Saint Tropez

sttropez4Brigitte Bardot made the small fishing village of St Tropez world famous with the movie “And God created Woman” in year 1956. During summer the city is filled with wealthy people from around the world. During the afternoon, the luxury yachts enter the harbour, and people gather in hopes of seeing a celebrity.

But even with a reputation as a party town for the rich and famous, the town has managed to retain its charm. If you visit St Tropez off season it is a quiet small French town.



Getting to St Tropez

sttropez2There is one highway leading into the city center and during the high season there can be endless queues on this road, and it may take a few hours to drive the last few kilometers to the city center. An alternative to long traffic jams are boat.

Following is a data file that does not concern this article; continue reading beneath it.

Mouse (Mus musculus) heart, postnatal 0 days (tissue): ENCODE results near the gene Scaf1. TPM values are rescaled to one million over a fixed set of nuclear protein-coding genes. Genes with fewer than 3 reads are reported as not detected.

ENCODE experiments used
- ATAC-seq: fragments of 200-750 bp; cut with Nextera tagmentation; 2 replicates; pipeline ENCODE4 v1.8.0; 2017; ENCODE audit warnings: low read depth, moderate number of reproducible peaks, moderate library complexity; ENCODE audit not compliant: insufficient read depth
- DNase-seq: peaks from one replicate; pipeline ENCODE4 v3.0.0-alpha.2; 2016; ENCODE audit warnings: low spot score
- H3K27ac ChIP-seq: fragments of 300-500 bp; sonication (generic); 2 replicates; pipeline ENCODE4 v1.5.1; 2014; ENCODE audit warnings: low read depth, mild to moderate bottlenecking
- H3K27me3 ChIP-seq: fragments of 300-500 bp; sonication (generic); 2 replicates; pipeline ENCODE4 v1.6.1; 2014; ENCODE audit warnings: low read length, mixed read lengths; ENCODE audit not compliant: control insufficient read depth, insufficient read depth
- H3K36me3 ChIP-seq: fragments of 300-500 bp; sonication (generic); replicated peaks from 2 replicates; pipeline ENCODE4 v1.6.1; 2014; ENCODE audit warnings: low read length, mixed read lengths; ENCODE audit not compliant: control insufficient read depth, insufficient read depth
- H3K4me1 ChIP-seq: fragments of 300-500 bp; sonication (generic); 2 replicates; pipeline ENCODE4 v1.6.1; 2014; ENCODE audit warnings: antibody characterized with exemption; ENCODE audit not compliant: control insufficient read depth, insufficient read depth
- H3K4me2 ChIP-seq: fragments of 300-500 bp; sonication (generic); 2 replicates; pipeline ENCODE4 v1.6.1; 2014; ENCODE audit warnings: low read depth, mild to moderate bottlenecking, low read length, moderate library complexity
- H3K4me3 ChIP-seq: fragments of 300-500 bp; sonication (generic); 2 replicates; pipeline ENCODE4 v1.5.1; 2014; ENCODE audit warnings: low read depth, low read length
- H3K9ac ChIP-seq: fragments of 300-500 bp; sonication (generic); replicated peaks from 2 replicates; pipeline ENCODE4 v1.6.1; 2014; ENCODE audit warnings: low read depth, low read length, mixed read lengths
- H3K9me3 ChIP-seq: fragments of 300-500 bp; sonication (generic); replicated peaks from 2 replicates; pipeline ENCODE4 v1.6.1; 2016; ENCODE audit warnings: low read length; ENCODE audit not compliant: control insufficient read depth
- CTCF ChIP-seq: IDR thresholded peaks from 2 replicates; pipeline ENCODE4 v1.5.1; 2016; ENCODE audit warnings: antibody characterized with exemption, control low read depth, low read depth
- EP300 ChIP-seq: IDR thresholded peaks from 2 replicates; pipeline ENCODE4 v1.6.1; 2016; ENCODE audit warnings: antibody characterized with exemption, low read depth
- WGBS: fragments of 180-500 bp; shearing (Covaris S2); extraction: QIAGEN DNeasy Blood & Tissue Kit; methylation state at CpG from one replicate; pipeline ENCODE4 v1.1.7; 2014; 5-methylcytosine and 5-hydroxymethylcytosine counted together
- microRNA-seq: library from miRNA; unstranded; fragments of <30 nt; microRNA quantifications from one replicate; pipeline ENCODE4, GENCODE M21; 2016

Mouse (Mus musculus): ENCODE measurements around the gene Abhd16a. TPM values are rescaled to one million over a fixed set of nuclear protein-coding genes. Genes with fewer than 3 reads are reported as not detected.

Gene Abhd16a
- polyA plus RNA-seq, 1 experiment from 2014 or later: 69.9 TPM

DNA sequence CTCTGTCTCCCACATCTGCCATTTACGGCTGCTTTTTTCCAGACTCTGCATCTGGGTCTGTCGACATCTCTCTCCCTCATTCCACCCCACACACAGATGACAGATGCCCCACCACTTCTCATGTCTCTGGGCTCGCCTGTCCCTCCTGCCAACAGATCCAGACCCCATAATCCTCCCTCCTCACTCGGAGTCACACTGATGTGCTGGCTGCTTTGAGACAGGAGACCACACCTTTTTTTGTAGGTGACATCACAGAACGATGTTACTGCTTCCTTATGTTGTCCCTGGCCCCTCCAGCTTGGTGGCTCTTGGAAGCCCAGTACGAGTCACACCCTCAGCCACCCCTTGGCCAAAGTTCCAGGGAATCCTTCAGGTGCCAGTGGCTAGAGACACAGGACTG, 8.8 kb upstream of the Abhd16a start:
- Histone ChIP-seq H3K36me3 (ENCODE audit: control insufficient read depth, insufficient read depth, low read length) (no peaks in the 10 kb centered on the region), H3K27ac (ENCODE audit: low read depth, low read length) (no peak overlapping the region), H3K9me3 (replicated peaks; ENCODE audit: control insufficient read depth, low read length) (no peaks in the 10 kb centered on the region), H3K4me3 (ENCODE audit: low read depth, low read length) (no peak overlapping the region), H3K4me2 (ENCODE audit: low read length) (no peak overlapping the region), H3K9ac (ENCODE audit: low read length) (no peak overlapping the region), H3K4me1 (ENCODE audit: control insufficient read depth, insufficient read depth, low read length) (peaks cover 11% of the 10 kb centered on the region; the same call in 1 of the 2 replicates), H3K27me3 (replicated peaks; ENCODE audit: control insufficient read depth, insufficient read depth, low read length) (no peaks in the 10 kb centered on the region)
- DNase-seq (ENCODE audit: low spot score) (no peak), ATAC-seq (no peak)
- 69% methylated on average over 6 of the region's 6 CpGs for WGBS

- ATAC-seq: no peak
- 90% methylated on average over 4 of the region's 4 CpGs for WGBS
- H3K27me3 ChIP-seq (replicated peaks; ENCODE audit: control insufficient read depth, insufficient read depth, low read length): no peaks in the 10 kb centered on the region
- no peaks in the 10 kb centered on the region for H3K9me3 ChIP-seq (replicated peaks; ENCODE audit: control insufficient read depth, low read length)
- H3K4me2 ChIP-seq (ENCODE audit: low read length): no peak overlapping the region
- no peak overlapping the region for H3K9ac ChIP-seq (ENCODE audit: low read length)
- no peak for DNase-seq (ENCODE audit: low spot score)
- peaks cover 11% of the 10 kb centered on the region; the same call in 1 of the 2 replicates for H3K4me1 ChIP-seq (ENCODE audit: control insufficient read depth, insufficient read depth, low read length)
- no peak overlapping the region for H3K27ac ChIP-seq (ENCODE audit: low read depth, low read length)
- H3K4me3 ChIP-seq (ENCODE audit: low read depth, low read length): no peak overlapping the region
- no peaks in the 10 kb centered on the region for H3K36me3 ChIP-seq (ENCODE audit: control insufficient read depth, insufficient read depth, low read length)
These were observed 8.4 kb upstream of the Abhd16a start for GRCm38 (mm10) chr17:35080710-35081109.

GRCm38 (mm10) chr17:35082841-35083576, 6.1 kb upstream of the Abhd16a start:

There are boats from St Maxime, in high season they go every 20 minutes throughout the day. This is much faster than having to drive out to St Tropez (see more here: ) .

There are also boats from St Rafael (see more here: )


There are two areas of beaches just outside the city. One is west of the city, where you can drive all the way in. These beaches are called Plages de St Tropez, but this is not the well-known beaches you hear about.

The main beaches are a short distance south-east of the center of town and are called Plage de Pampelonne. The beaches stretch about 5 km and is divided into many smaller sections, with separate hotels, loungers, dining and nightlife. The most famous beaches are perhaps Tahiti, Nikki Beach, the Aqua Club and Club 55.

Voiles de Saint – Tropez

In late September to October a big regatta is taking place every year. This is a great event and you get to see beautiful sailing ships if you are lucky and visit St Tropez when the regatta is held.

Citadel – The fortress

Just east of the town there lies a fortress on a small hill. The fortress originates from the early 1600s, and there is also a museum there. From the castle one has great views over the city and the view itself is definitely worth the trip up.